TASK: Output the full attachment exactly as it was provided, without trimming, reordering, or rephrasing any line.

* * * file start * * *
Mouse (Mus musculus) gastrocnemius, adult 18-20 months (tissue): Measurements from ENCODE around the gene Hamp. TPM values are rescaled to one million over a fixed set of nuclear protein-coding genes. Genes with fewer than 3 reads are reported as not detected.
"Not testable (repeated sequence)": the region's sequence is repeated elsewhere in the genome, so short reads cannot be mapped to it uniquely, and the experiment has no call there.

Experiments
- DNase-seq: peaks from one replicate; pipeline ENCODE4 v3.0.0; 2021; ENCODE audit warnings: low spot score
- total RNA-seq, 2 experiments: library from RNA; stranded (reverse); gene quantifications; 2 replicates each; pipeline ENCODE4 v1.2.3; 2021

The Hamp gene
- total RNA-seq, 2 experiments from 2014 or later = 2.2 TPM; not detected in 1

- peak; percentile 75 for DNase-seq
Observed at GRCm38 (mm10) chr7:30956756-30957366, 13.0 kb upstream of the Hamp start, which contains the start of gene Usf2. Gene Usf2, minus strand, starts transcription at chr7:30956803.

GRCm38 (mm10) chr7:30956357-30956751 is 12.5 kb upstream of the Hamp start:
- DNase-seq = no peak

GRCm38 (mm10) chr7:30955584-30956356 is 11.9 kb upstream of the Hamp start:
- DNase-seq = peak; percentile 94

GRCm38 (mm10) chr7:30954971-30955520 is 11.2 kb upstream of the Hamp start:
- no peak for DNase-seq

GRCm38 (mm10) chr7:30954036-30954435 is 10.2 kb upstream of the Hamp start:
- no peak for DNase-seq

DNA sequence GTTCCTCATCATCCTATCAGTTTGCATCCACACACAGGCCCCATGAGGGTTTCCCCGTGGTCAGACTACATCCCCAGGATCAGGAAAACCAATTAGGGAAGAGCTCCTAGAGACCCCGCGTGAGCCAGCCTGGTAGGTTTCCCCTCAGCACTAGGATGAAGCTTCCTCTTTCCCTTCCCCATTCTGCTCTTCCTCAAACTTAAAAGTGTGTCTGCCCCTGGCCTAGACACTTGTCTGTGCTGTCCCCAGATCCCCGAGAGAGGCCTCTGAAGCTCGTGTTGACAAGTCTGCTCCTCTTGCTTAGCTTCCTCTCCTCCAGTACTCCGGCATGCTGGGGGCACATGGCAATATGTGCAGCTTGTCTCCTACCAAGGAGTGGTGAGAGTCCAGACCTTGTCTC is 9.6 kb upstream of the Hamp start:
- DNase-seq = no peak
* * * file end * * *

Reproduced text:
Mouse (Mus musculus) gastrocnemius, adult 18-20 months (tissue): Measurements from ENCODE around the gene Hamp. TPM values are rescaled to one million over a fixed set of nuclear protein-coding genes. Genes with fewer than 3 reads are reported as not detected.
"Not testable (repeated sequence)": the region's sequence is repeated elsewhere in the genome, so short reads cannot be mapped to it uniquely, and the experiment has no call there.

Experiments
- DNase-seq: peaks from one replicate; pipeline ENCODE4 v3.0.0; 2021; ENCODE audit warnings: low spot score
- total RNA-seq, 2 experiments: library from RNA; stranded (reverse); gene quantifications; 2 replicates each; pipeline ENCODE4 v1.2.3; 2021

The Hamp gene
- total RNA-seq, 2 experiments from 2014 or later = 2.2 TPM; not detected in 1

- peak; percentile 75 for DNase-seq
Observed at GRCm38 (mm10) chr7:30956756-30957366, 13.0 kb upstream of the Hamp start, which contains the start of gene Usf2. Gene Usf2, minus strand, starts transcription at chr7:30956803.

GRCm38 (mm10) chr7:30956357-30956751 is 12.5 kb upstream of the Hamp start:
- DNase-seq = no peak

GRCm38 (mm10) chr7:30955584-30956356 is 11.9 kb upstream of the Hamp start:
- DNase-seq = peak; percentile 94

GRCm38 (mm10) chr7:30954971-30955520 is 11.2 kb upstream of the Hamp start:
- no peak for DNase-seq

GRCm38 (mm10) chr7:30954036-30954435 is 10.2 kb upstream of the Hamp start:
- no peak for DNase-seq

DNA sequence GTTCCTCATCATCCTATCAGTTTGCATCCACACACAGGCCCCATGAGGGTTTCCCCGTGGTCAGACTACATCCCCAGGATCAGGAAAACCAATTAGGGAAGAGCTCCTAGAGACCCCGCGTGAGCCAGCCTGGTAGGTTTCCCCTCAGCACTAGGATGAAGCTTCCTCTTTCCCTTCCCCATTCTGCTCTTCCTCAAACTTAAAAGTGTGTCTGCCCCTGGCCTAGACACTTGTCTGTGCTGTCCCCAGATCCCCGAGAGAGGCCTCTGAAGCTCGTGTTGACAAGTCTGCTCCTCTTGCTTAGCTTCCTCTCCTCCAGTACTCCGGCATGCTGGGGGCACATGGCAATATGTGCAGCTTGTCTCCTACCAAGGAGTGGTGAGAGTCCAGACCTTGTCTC is 9.6 kb upstream of the Hamp start:
- DNase-seq = no peak